The Burial Office read,
Nor while the terror of his soul
    Tells him he is not dead,
Cross his own coffin, as he moves
    Into the hideous shed.

He does not stare upon the air
    Through a little roof of glass:
He does not pray with lips of clay
    For his agony to pass;
Nor feel upon his shuddering cheek
    The kiss of Caiaphas.


Six weeks the guardsman walked the yard,
    In the suit of shabby gray:
His cricket cap was on his head,
    And his step seemed light and gay,
But I never saw a man who looked
    So wistfully at the day.

I never saw a man who looked
    With such a wistful eye
Upon that little tent of blue
    Which prisoners call the sky,
And at every wandering cloud that trailed
    Its ravelled fleeces by.

He did not wring his hands, as do
    Those witless men who dare
To try to rear the changeling Hope
    In the cave of black Despair:
He only looked upon the sun,
    And drank the morning air.

He did not wring his hands nor weep,
    Nor did he peek or pine,
But he drank the air as though it held
    Some healthful anodyne;
With open mouth he drank the sun
    As though it had been wine!

And I and all the souls in pain,
    Who tramped the other ring,
Forgot if we ourselves had done
    A great or little thing,
And watched with gaze of dull amaze
    The man who had to swing.

For strange it was to see him pass
    With a step so light and gay,
And strange it was to see him look
    So wistfully at the day,
And strange it was to think that he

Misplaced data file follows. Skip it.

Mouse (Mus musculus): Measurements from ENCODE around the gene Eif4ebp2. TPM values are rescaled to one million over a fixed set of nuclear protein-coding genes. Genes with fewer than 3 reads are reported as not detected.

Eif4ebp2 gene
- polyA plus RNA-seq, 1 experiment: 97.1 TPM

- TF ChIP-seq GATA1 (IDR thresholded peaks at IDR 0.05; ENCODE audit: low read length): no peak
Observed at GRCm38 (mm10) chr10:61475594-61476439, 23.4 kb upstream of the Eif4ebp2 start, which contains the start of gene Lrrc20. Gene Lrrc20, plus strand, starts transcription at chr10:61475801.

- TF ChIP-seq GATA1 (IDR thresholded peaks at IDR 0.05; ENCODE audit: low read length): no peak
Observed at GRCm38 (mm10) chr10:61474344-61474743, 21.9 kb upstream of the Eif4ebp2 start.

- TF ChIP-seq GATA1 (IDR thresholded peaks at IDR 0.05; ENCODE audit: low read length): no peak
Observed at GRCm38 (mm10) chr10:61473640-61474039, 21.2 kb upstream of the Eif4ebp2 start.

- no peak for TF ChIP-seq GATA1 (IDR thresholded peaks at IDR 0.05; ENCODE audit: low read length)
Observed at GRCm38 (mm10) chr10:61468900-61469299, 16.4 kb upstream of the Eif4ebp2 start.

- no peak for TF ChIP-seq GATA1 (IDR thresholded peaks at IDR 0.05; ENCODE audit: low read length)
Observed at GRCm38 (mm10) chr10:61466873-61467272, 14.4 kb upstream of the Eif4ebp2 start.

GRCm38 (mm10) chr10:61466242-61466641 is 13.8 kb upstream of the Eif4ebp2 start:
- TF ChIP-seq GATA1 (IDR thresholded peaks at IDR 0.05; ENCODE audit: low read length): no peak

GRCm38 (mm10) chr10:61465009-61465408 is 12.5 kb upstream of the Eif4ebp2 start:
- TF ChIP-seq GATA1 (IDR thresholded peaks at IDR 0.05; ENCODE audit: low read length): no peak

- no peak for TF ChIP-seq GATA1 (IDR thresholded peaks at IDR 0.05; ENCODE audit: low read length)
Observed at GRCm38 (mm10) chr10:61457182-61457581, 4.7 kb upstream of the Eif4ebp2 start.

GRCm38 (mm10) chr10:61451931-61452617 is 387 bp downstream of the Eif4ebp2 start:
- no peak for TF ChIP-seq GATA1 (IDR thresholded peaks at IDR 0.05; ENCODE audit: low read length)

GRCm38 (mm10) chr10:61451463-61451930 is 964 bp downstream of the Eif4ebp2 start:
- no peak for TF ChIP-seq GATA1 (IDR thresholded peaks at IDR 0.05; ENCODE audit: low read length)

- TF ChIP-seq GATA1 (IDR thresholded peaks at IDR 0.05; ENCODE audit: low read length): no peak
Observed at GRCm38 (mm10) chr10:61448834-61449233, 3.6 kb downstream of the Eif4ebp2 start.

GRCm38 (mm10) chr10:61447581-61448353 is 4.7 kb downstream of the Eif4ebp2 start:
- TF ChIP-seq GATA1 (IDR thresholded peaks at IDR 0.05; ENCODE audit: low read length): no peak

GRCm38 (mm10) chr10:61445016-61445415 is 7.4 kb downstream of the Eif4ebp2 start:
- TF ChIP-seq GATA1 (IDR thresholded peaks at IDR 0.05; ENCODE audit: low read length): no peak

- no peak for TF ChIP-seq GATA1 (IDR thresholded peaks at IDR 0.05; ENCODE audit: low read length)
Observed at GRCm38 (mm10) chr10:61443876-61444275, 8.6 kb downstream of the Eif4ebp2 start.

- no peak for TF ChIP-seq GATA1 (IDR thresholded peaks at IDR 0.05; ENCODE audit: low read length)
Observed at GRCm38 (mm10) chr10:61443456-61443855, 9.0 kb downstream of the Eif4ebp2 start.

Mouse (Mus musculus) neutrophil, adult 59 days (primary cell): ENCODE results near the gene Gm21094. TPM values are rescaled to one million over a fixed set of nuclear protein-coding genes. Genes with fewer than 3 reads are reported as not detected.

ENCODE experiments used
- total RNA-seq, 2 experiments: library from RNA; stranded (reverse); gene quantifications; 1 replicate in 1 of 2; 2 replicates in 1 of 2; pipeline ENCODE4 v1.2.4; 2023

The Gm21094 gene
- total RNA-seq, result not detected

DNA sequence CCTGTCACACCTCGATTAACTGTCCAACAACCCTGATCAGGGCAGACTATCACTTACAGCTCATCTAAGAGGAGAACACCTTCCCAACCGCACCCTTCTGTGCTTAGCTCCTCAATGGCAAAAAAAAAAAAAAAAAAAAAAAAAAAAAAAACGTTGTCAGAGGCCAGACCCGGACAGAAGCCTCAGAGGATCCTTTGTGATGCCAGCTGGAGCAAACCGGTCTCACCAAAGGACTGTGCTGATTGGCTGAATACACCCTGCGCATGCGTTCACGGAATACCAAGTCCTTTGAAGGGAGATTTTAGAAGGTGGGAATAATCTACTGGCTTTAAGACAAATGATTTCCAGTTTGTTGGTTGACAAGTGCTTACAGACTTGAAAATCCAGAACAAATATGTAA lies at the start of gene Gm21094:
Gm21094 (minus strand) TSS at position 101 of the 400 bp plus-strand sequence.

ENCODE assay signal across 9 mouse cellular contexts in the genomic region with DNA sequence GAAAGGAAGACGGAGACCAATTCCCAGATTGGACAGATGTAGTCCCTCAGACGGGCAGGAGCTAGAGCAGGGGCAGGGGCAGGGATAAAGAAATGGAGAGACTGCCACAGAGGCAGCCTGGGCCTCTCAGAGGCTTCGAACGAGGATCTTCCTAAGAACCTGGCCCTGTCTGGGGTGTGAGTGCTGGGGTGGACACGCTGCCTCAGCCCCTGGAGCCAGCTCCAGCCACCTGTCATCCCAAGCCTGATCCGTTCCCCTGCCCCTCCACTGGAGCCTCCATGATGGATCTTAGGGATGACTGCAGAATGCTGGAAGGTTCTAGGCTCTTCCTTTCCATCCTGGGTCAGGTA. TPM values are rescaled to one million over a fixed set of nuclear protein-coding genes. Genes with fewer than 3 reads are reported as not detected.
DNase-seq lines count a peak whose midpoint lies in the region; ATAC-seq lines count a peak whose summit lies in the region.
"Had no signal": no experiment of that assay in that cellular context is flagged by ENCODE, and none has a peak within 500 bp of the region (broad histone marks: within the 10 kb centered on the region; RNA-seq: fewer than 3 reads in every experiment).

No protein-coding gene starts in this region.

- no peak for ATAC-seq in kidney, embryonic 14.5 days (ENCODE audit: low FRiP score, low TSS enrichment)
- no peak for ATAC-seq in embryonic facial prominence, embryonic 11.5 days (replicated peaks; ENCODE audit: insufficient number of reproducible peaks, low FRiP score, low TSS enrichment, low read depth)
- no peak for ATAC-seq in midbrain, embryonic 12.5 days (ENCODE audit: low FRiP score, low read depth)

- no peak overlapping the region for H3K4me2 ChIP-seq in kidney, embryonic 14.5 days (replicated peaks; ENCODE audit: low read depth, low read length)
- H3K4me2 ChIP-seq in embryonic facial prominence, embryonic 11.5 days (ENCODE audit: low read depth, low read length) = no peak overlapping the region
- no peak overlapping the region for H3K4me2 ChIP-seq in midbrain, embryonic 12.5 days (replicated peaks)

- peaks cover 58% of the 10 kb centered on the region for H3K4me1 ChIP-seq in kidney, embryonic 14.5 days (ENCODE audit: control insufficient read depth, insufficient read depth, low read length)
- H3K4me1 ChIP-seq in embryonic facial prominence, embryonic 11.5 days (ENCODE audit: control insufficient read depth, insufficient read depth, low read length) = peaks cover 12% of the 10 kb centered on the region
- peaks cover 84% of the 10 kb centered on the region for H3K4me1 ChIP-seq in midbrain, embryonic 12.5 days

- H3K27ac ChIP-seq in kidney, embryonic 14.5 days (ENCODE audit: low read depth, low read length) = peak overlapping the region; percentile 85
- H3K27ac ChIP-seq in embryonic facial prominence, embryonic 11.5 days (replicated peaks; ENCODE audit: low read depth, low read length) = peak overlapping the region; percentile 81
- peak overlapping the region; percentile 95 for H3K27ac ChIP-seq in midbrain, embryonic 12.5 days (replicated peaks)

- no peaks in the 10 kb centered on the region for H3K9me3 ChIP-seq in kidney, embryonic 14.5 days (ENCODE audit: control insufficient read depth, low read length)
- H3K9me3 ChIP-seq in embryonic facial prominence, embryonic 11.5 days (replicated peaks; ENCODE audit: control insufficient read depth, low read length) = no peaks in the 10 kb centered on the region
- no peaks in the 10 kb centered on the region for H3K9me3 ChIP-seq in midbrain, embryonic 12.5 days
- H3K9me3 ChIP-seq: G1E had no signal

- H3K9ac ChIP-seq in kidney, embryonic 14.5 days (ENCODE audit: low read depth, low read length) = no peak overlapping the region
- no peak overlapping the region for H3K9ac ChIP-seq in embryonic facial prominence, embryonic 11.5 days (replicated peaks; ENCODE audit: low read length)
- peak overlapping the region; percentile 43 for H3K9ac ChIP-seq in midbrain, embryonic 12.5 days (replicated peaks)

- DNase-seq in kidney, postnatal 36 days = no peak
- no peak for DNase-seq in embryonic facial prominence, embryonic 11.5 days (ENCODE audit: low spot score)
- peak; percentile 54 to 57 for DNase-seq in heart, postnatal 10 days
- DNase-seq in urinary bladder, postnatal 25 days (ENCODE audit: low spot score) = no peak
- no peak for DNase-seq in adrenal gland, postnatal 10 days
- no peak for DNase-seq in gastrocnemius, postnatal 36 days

Had such a debt to pay.

For oak and elm have pleasant leaves
    That in the spring-time shoot:
But grim to see is the gallows-tree,
    With its alder-bitten root,
And, green or dry, a man must die
    Before it bears its fruit!

The loftiest place is that seat of grace
    For which all worldlings try:
But who would stand in hempen band
    Upon a scaffold high,
And through a murderer’s collar take
    His last look at the sky?

It is sweet to dance to violins
    When Love and Life are fair:
To dance to flutes, to dance to lutes
    Is delicate and rare:
But it is not sweet with nimble feet
    To dance upon the air!

So with curious eyes and sick surmise
    We watched him day by day,
And wondered if each one of us
    Would end the self-same way,
For none can tell to what red Hell
    His sightless soul may stray.

At last the dead man walked no more
    Amongst the Trial Men,
And I knew that he was standing up
    In the black dock’s dreadful pen,
And that never would I see his face
    In God’s sweet world again.

Like two doomed ships that pass in storm
    We had crossed each other’s way:
But we made no sign, we said no word,
    We had no word to say;
For we did not meet in the holy night,
    But in the shameful day.

A prison wall was round us both,
    Two outcast men we were:
The world had thrust us from its heart,
    And God from out His care:
And the iron gin that waits for Sin
    Had caught us in its snare.
...continued on next page...